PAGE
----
Apparently, you can order CDs for the "Electronic Beowulf," which contains scans of the original manuscript. From the few images that I have seen, I think it would add a lot of character to see the text in that form, even though I would be unable to read it.

If you are a fan of The Hobbit and Lord of the Rings, you might want to read this book; at least in my reading, it seems to me that Tolkein took a lot of his influence for those works from this poem. Perhaps this is an obvious fact that I was previously unaware of -- it helped that Heaney's introduction mentioned Tolkein's paper "Beowulf: The Monsters and the Critics," but it seems even without this setup the similarities are striking enough to come through.

Book: Good Omens

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I liked this book, though I haven't disliked anything I've read that Neil Gaiman has been involved with that I've read or watched, so perhaps I'm biased. Imagine a really British version of the Apocalypse, where the Four Horsemen of the Apocalpyse are bikers and the snake from the Garden of Eden drives a Bently. It's downright ridiculous, and plenty funny for it. I was a bit let down by the ending, but such is the way of the Apocalypse.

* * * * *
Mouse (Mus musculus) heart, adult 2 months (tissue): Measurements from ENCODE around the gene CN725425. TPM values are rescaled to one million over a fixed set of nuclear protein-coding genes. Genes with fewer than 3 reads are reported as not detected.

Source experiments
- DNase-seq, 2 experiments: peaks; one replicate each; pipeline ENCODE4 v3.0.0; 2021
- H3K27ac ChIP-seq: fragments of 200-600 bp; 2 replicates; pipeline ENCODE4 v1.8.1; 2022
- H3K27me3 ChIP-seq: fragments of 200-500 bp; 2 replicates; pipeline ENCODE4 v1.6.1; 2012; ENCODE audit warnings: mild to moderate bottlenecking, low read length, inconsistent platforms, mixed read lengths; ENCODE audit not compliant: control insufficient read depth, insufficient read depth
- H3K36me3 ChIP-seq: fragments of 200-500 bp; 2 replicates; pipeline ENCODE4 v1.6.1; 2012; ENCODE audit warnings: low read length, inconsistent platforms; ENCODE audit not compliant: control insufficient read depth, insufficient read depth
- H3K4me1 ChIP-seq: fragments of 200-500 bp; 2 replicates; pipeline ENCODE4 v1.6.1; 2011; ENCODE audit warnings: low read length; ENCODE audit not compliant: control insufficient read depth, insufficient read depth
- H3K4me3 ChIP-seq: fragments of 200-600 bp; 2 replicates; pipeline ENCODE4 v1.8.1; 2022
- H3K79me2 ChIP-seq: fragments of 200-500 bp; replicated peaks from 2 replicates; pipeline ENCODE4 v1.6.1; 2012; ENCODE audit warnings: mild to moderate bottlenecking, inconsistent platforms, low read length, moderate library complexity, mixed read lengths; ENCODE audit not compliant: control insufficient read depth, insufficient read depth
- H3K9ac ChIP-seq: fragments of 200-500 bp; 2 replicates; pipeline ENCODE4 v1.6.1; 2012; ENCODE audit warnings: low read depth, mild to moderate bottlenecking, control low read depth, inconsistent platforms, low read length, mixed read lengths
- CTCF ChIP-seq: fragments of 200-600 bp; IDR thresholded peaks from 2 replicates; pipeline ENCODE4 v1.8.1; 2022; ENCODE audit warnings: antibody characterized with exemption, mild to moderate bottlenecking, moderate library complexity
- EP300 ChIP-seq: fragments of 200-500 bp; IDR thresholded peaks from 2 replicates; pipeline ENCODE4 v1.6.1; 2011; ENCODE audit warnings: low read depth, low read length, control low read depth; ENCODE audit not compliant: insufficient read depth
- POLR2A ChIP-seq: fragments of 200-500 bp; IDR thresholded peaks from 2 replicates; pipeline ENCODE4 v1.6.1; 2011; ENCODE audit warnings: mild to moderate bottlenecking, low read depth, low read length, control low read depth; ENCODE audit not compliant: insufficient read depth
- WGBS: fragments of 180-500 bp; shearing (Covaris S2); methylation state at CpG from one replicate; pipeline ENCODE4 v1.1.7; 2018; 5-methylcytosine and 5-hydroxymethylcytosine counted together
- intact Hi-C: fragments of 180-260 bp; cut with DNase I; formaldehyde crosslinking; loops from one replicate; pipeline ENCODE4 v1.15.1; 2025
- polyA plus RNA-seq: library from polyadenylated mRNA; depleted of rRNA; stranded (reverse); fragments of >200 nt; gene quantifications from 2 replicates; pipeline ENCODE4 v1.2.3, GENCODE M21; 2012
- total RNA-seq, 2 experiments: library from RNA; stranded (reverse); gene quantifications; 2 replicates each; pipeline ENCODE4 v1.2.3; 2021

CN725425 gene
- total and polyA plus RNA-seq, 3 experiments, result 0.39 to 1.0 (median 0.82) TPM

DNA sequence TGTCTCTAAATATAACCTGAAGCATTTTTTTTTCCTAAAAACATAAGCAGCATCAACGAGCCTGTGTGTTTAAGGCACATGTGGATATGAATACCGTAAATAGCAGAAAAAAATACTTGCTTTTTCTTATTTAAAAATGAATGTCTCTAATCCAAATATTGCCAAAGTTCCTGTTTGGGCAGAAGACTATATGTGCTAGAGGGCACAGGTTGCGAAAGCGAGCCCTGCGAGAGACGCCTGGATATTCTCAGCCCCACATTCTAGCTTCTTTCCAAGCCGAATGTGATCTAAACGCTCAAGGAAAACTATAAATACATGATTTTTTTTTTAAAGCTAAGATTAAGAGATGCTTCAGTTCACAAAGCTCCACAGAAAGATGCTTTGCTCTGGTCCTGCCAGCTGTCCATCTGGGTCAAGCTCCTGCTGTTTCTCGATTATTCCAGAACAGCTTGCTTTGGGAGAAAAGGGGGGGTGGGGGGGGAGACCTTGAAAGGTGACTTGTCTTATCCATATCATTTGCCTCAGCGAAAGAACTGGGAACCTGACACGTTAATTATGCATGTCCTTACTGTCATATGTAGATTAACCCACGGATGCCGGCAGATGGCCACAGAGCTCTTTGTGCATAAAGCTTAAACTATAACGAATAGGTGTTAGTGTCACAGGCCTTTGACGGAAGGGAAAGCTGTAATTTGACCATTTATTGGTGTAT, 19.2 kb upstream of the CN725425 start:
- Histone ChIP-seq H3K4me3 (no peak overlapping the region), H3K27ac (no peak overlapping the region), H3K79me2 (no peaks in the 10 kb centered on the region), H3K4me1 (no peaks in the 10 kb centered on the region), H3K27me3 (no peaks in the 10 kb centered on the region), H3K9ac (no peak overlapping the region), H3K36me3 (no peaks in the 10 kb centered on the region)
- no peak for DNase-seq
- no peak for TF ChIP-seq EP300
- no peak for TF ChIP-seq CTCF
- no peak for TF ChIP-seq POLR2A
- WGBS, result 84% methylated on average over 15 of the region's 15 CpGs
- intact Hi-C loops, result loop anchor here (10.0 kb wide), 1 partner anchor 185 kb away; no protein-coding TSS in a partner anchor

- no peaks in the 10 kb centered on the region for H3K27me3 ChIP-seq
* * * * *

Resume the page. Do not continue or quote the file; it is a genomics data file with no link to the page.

DISCLAIMER: read no further if you haven't read the book, outline/quotes below.

Book: Pattern Recognition

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I liked this book a lot. It's not my favorite Gibson book, but it's definitely in the top tier (along with Idoru and Neuromancer). Thematically, this feels like one of Gibson's strongest efforts, as he manages to create a novel within the grief of 9/11, without the overbearing sentiment, shrillness, or hackneyed emotion that is characteristic of nearly every other effort that we have long become desensitized to. It helps that 9/11 is more of a small piece in the backdrop of the novel, but the thematic parallels are still very strong.

Gibson also manages to create a novel that leaves the cyberpunk roots behind and strikes out in the present day, summer of 2002, in a world that is very nearly our own. The Web browser in the book seems a little strange, but the most sophisticated machine in the book is no more than an iBook. Web bulletin boards and e-mail are the important communication tools in the book, and Gibson captures the obsessive, investigatory nature of fan sites.

The rest of this entry are notes that I took, and should be ignored by the casual visitor. I have broken them down into several sections: themes, outine, footage/dig, and people. The "themes" section benefitted greatly from multiple postings on the williamgibsonboard, which has a section on Pattern Recognition.

WARNING: Massive SPOILERS ahead! Usual disclaimer: these notes are of little use to anyone who has not read the book, and probably not even useful to people who have, as notes tend to be useful only to their creator. I post them here, because I find it convenient to be able to search my notes online.